فهرست مطالب

Health Policy and Management - Volume:5 Issue: 10, 2016
  • Volume:5 Issue: 10, 2016
  • تاریخ انتشار: 1395/06/22
  • تعداد عناوین: 10
  • Amirhossein Takian, Sara Kazempour, Ardebili Pages 571-573
    The 21st century is an era of great challenge for humankind; we are combating terrorism, climate change, poverty, human rights issues and last but not least non-communicable diseases (NCDs). The burden of the latter has become so large that it is being recognized by world leaders globally as an area that it is in need of much greater attention. In light of this concern, the World Health Organization (WHO) dedicated this year’s World Health Day (held on April 7, 2016) to raising international awareness on diabetes, the fastest growing NCD in the world. This editorial is an account of the macro politics in place for fighting diabetes, both internationally and nationally.
    Keywords: World Health Day, Diabetes, Health Policy, Non, communicable Disease (NCD)
  • Gulzar H. Shah, Bobbie Newell, Ruth E. Whitworth Pages 575-582
    Local health departments (LHDs) operate in a complex and dynamic public health landscape, with changing demands on their emergency response capacities. Informatics capacities might play an instrumental role in aiding LHDs emergency preparedness. This study aimed to explore the extent to which LHDs’ informatics capacities are associated with their activity level in emergency preparedness and to identify which health informatics capacities are associated with improved emergency preparedness.
    We used the 2013 National Profile of LHDs study to perform Poisson regression of emergency preparedness activities.
    Only 38.3% of LHDs participated in full-scale exercises or drills for an emergency in the 12 months period prior to the survey, but a much larger proportion provided emergency preparedness training to staff (84.3%), and/or participated in tabletop exercises (76.4%). Our multivariable analysis showed that after adjusting for several resource-related LHD characteristics, LHDs with more of the 6 information systems still tend to have slightly more preparedness activities. In addition, having a designated emergency preparedness coordinator, and having one or more emergency preparedness staff were among the most significant factors associated with LHDs performing more emergency preparedness activities.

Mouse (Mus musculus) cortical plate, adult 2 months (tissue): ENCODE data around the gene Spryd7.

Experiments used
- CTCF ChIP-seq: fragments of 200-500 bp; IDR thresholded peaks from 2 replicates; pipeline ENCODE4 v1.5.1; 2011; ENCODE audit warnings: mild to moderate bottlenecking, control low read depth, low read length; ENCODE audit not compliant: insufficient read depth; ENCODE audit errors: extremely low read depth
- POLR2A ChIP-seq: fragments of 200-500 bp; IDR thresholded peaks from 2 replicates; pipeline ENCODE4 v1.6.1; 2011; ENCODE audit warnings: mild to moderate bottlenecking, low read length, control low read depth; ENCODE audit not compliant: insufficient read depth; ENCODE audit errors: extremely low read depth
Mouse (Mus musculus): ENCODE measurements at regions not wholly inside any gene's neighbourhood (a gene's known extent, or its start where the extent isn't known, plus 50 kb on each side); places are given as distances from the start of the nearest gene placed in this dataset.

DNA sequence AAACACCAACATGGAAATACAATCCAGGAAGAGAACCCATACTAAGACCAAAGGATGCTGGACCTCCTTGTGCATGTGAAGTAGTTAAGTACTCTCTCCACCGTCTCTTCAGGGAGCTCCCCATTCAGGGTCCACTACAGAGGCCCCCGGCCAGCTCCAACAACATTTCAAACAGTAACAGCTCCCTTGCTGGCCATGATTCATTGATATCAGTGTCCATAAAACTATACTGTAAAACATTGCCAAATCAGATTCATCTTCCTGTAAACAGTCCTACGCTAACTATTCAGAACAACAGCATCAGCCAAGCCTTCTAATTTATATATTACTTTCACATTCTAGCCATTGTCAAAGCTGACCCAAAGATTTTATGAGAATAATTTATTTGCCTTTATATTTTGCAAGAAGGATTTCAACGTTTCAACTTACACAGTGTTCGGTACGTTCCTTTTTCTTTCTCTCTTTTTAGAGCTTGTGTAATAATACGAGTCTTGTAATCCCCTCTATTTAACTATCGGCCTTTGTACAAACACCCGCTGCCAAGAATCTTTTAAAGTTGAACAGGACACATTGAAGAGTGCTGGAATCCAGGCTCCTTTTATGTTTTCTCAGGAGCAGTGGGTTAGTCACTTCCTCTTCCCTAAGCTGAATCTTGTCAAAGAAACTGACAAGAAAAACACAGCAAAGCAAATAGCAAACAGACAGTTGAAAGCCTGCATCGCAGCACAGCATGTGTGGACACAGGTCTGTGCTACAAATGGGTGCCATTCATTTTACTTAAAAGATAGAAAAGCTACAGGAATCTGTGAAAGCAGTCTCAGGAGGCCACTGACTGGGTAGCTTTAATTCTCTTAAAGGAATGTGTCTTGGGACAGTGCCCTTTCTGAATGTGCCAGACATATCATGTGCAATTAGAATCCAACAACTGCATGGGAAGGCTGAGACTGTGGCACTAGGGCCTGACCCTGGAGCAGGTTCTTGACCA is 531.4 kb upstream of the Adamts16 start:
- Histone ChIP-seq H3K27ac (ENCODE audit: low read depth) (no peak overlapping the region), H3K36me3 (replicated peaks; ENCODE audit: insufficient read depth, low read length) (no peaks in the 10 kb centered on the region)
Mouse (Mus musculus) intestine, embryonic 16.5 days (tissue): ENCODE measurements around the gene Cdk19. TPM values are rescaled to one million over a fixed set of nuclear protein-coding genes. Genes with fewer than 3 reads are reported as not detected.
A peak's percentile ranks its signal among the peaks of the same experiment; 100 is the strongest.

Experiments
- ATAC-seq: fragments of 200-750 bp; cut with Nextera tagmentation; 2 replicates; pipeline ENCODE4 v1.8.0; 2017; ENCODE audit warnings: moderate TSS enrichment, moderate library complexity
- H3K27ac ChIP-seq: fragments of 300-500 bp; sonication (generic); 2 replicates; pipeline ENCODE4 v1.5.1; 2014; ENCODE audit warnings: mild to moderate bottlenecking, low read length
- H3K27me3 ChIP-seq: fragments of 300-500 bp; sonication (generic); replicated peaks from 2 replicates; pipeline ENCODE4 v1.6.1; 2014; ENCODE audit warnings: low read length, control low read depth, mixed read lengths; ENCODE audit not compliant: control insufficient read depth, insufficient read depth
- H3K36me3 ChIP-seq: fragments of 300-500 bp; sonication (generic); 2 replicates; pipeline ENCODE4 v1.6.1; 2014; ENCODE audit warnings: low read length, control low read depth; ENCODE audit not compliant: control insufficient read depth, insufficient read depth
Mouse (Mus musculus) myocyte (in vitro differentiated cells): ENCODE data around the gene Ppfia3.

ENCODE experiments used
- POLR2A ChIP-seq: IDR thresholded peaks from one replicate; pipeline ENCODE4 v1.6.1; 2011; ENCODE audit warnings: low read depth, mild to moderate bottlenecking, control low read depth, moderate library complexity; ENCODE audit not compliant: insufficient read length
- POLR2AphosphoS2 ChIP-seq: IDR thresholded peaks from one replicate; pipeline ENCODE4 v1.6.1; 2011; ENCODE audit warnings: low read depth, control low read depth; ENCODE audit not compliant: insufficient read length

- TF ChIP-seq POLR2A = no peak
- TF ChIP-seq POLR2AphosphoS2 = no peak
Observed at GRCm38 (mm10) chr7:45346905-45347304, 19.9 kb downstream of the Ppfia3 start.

LHDs might want to utilize better health information systems and information technology tools to improve their activity level in emergency preparedness, through improved information dissemination, and evidence collection.
    Keywords: Informatics, Electronic Health Records (EHRs), Emergencies, Immunization, Health, Information, Exchange, Disease Notification, Registries
  • Margaret Benjamin Lyatuu, Temina Mkumbwa, Raz Stevenson, Marissa Isidro, Francis Modaha, Heather Katcher, Christina Nyhus Dhillon Pages 583-588
    Micronutrient deficiency in Tanzania is a significant public health problem, with vitamin A deficiency (VAD) affecting 34% of children aged 6 to 59 months. Since 2007, development partners have worked closely to advocate for the inclusion of twice-yearly vitamin A supplementation and deworming (VASD) activities with budgets at the subnational level, where funding and implementation occur. As part of the advocacy work, a VASD planning and budgeting tool (PBT) was developed and is used by district officials to justify allocation of funds. Helen Keller International (HKI) and the Tanzania Food and Nutrition Centre (TFNC) conduct reviews of VASD funds and health budgets annually in all districts to monitor the impact of advocacy efforts. This paper presents the findings of the fiscal year (FY) 2010 district budget annual review. The review was intended to answer the following questions regarding district-level funding: (1) how many funds were allocated to nutrition-specific activities in FY 2010? (2) how many funds were allocated specifically to twice-yearly VASD activities in FY 2010? and (3) how have VASD funding allocations changed over time?